On one of our morning drives I stopped by the grocery store to stock up on sale items. With receipt in hand I asked the girls to help carry the bags so that the grocery cart could stay in the store. At that moment one girl was instantly busy talking and pointing to something in the store-- it looked as if she had not heard me. If I had to guess, I would say she chose not to. Of course I mentioned my observation-- of course I had it all wrong.
Since money is tight for this district, there is no busing available unless you pay for it. We bought bus passes for the younger three boys but are not ready to send our older kids on city buses at 6:40 in the morning-- so I drive them. As I drove up to the school-- bless my girls' hearts-- they thanked me for letting them go bowling with a church youth group last night. "You're very welcome, but next time I won't let you go if I first hear about it from someone else. If you want to go somewhere or do something please don't have someone else ask me for you." Julia had her friend's mother (who happens to be my good friend too) call and invite the girls before Julia mentioned it to me. Not cool-- and I had to remind them of it.
The day quickly passed by with Jonny's eye appointment and Sveta's IEP. This new eye doctor explained how Jonny's right eye shuts down every time it drifts outward which is every time he adjusts his eyes from looking far away to close up. As a result he does not have very good depth perception. He suggested that Jonny go back to bifocals and weekly patching-- oh fun. The bifocal part is no big deal-- we ordered his new flex frame glasses today-- but Jonny is not thrilled with the idea of having to patch again. But what child is??
As for Sveta's IEP, I must say that I was impressed with the team--- All good folk trying to do the best they can with the resources they have. They had nothing but nice things to say about my daughter (all of them for that matter) which was wonderful to hear. Sveta is at a solid second-- maybe third in some areas--grade level and making progress every day which is fine when you look at the grade she is in, but if you look at her age that means she is at least five years behind. After hearing this, I am more undecided than ever about whether I should and could home school her. Like with Alex, I wonder whether I am the best person to educate Sveta because of all the neat learning tricks a special ed teacher does-- definitley not my forte. As Sveta's teacher explained to me the way she was teaching Sveta how to do algebraic equations, I'll admit I was impressed.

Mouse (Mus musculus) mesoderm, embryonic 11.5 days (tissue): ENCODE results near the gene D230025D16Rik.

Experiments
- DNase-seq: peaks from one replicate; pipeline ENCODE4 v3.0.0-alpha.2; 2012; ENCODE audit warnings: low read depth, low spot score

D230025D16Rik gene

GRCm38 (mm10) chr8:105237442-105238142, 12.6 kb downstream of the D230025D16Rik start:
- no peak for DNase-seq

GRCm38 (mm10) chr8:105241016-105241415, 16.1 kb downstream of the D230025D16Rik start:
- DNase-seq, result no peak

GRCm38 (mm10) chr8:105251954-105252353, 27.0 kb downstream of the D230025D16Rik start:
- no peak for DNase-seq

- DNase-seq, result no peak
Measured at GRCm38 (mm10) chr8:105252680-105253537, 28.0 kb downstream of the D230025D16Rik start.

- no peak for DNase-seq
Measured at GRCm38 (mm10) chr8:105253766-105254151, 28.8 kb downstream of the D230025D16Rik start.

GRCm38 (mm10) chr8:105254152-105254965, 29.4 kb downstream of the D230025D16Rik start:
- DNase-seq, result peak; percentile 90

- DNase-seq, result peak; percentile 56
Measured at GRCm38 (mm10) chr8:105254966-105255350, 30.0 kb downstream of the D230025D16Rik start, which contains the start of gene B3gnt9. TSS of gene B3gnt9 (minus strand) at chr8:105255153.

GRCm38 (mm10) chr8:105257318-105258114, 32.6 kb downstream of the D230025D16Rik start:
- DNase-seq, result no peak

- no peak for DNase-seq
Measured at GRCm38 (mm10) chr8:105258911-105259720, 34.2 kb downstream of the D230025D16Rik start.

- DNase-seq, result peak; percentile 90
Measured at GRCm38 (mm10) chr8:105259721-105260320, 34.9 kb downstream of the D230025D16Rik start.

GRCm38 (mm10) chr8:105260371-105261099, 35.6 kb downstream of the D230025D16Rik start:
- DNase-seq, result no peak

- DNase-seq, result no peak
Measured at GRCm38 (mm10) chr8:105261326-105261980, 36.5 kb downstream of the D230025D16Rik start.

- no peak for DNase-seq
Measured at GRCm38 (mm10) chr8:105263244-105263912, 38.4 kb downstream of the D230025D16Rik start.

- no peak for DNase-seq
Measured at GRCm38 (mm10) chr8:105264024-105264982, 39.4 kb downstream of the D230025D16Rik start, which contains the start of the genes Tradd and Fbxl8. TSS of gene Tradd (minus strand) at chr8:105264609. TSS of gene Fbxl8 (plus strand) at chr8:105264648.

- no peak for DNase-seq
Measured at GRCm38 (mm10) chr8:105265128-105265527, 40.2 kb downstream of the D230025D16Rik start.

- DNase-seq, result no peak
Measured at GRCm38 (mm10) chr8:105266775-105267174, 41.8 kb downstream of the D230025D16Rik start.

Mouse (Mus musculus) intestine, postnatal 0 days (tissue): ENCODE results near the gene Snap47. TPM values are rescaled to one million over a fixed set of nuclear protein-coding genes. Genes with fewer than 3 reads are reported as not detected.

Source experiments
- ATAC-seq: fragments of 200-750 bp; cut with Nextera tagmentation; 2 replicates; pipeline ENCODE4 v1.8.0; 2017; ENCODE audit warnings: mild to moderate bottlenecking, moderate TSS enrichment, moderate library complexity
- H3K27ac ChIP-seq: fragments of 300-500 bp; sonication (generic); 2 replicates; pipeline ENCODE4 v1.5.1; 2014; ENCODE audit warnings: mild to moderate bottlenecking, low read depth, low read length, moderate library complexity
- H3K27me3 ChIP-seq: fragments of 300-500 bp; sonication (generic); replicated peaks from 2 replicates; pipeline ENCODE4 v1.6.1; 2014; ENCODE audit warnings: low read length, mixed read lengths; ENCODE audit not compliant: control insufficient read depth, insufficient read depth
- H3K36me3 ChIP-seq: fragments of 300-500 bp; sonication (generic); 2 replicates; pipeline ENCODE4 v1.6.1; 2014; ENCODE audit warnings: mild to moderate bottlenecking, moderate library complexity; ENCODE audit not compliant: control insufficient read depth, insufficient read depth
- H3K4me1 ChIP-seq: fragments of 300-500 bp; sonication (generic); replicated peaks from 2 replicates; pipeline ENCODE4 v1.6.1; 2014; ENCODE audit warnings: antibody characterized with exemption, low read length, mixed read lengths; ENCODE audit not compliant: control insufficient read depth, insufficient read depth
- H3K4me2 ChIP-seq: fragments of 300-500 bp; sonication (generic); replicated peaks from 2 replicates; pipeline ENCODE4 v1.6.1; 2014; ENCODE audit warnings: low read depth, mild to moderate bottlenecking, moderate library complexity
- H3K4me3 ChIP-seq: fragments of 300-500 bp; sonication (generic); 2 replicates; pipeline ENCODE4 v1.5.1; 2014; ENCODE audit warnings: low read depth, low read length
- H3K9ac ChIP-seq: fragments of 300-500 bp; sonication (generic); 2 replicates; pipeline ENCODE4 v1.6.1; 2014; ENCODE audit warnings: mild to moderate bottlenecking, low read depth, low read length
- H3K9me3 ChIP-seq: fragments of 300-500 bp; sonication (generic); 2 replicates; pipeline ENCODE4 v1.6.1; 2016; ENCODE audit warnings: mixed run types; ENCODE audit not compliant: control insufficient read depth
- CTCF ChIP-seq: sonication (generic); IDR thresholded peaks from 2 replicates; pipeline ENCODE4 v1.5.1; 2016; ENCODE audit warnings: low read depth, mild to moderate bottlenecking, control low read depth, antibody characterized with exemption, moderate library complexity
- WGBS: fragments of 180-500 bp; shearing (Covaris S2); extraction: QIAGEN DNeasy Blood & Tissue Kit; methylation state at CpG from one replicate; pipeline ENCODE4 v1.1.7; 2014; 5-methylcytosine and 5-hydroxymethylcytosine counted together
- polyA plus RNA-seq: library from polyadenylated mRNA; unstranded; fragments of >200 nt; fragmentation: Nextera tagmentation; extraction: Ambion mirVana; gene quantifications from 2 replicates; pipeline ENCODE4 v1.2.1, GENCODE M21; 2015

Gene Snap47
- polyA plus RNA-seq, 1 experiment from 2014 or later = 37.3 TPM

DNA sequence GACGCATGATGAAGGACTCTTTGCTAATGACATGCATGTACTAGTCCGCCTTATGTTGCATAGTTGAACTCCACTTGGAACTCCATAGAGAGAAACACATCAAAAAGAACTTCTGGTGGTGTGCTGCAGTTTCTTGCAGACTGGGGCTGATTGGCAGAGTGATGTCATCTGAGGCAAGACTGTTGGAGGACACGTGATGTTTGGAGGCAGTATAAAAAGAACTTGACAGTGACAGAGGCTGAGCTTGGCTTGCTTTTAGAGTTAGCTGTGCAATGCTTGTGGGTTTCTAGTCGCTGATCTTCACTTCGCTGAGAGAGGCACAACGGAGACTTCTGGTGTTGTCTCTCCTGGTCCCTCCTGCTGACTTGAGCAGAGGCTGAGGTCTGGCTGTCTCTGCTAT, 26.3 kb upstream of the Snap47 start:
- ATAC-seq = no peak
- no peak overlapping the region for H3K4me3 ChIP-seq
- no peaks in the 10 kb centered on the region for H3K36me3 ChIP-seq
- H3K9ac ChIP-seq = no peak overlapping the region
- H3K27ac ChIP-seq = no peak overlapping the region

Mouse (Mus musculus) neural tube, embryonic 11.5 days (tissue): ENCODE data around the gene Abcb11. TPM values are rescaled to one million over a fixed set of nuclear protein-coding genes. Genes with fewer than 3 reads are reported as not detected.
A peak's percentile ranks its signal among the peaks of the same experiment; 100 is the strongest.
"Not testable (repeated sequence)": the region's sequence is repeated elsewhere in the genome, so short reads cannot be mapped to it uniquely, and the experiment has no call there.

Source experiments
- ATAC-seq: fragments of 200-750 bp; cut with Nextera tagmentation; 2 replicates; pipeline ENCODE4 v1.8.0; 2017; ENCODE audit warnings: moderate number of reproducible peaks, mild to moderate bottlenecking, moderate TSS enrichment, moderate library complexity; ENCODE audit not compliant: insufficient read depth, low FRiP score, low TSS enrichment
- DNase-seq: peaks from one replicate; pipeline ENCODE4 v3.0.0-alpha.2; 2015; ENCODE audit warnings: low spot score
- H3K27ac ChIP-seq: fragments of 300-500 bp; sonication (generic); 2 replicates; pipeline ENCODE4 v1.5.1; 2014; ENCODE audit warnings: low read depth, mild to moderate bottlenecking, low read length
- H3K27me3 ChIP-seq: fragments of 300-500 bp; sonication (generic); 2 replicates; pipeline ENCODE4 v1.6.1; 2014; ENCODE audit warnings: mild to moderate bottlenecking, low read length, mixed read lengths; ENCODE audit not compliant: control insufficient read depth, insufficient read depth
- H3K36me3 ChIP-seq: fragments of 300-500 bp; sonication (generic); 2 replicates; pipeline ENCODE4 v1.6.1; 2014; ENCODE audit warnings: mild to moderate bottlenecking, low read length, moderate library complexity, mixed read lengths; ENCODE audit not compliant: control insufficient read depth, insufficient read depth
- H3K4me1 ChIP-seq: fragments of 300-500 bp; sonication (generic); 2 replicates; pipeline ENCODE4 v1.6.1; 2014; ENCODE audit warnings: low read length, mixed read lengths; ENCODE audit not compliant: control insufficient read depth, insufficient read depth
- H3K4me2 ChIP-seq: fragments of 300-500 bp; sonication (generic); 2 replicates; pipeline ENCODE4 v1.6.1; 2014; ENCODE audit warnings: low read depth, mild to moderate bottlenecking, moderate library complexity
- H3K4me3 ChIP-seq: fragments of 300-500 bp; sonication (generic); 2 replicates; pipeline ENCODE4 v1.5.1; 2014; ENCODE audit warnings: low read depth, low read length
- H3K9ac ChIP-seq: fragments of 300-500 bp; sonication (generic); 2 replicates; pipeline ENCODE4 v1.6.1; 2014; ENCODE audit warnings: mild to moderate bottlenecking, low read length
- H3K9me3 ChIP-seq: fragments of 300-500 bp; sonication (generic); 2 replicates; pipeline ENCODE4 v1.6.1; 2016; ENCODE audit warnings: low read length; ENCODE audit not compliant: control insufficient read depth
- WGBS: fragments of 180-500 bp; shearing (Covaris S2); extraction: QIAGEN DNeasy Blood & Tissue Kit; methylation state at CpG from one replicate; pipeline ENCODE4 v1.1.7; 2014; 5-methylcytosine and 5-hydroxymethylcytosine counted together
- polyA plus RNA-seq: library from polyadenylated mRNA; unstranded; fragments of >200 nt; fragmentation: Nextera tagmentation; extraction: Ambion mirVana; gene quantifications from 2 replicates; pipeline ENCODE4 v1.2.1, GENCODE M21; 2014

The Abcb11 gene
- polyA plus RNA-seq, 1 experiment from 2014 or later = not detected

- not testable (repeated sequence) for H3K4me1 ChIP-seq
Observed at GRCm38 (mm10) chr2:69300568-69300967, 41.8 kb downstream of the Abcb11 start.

By the end of the meeting, one of the teachers felt that she knew me well enough to comment that I would probably not like the book that Anastasia had picked up from the library. I couldn't wait to see what this book on teen pregnancy looked like. When Anastasia showed it to me, I had to smile. Yes, the book was about a 15 year old girl who had a baby but the cartoon pictures of a girl with her doll made me realize how innocent Anastasia was in choosing this book. It was nice that she didn't question me when I told her not to look at the book. Too bad another curious daughter already had her nose buried in it. When will I learn that as soon as something is made off limits it suddenly becomes an item of intense interest? A better question is, when will my daughter learn that my saying something is off limits actually means that it is off limits?
Raising girls-- teenage girls is certainly no easy job. Often times right in the midst of it I find myself frustrated-- shaking my head. "What were they thinking?" Like the time the plumber just last week pulled a huge hairball out of the shower drain (you were right Mom) even after me repeatedly telling them to throw their hair away in the trash.
Yet, I love, love love my job as Mom nonetheless.
Now if you'll excuse me, I'm off to begin a new 550 piece puzzle with my girls and sip hot cocoa with a spritz of whipped cream. What better way to spend a Friday night?